What do we do with the gifts God has given us? I know I've outright squandered more than a few ... and piddled away some others in spells of lukewarmness. Well, thanks be to God that I can receive absolution for my sins of omission.
Permissiveness with regard to erotic sexuality, cut off from covenant relationships, is the fruit of a culture without hope. The true solution lies, not in condemning this frenetic sexuality, but in the rediscovery of hope. --Jean Vanier, Man and Woman He Made Them
For she, as the coherent and organic mystical Body of Christ, calls upon those who look to her to become, not merely her children, but her very members; not to obey her as soldiers obey a leader or citizens a government, but as the hands and eyes and feet obey a brain.
Once, therefore, I understand this, I understand too how it is that by being lost in her I save myself; that I lose only that which hinders my activity, not that which fosters it. For when is my hand not itself? When separated from the body, by paralysis or amputation? Or when, in vital union with the brain, with every fiber alert and every nerve alive, it obeys in every gesture and receives in every sensations a life infinitely vaster and higher than any which it might, temporarily, enjoy in independence? --Robert Hugh Benson, quoted by Miss Climpson from a Magnificat meditation
I answer that, As stated above (123, 3), fortitude is concerned about fear and daring. Now every moral virtue observes the rational mean in the matter about which it is concerned. Hence it belongs to fortitude that man
should moderate his fear according to reason, namely that he should
fear what he ought, and when he ought, and so forth. Now this mode of
reason may be corrupted either by excess or by deficiency. Wherefore
just as timidity is opposed to fortitude
by excess of fear, in so far as a man fears what he ought not, and as
he ought not, so too fearlessness is opposed thereto by deficiency of
fear, in so far as a man fears not what he ought to fear. --Thomas Aquinas Summa Theologica: Fearlessness (Secunda Secundae Partis, Q. 126).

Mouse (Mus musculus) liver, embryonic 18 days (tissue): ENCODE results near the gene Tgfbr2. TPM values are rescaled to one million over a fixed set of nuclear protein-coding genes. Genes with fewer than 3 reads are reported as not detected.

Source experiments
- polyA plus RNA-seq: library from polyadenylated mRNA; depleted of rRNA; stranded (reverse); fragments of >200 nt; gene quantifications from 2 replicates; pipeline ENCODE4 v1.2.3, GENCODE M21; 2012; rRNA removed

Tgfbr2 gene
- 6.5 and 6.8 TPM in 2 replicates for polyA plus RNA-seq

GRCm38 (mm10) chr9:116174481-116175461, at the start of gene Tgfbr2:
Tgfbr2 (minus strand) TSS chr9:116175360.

Every true and lasting reform has ultimately sprung from the sanctity of men who were driven by the love of God and of men. Generous, ready to stand to attention to any call from God, yet confident in themselves because confident in their vocation, they grew to the size of beacons and reformers. On the other hand, any reformatory zeal, which instead of springing from personal purity, flashes out of passion, has produced unrest instead of light, destruction instead of construction, and more than once set up evils worse than those it was out to remedy. No doubt "the Spirit breatheth where he will" (John iii. 8): "of stones He is able to raise men to prepare the way to his designs" (Matt. iii. 9). He chooses the instruments of His will according to His own plans, not those of men. But the Founder of the Church, who breathed her into existence at Pentecost, cannot disown the foundations as He laid them. Whoever is moved by the spirit of God, spontaneously adopts both outwardly and inwardly, the true attitude toward the Church, this sacred fruit from the tree of the cross, this gift from the Spirit of God, bestowed on Pentecost day to an erratic world. --Pius XI, Mit Brennender Sorge (14 March 1937), quoted by Dreadnought in response to Luke Timothy Johnson
It may be possible for each to think
too much of his own potential glory hereafter; it is hardly possible
for him to think too often or too deeply about that of his neighbor.
The load or weight or burden of my neighbor's glory should be laid on
my back, a load so heavy that only humility can carry it, and the backs
of the proud will be broken. It is a serious thing to live in a society
of possible gods and goddesses, to remember that the dullest and most
uninteresting person you can talk to may one day be a creature which,
if you saw it now, you would be strong tempted to worship, or else a
horror and a corruption such as you know meet, if at all, only in a
All day long we are, in some degree helping each
other to one or other of these destinations. It is in light of these
overwhelming possibilities, it is with the awe and circumspection
proper to them, that we should conduct all our dealings with one
another, all friendships, all loves, all play, all politics.
There are no ordinary
people. You have never talked to a mere mortal. Nations, cultures,
arts, civilizations-these are mortal and their life is to our as the
life of a gnat. But it [is] immortals whom we joke with, work with, marry,
snub, and exploit-immortal horrors or everlasting splendours.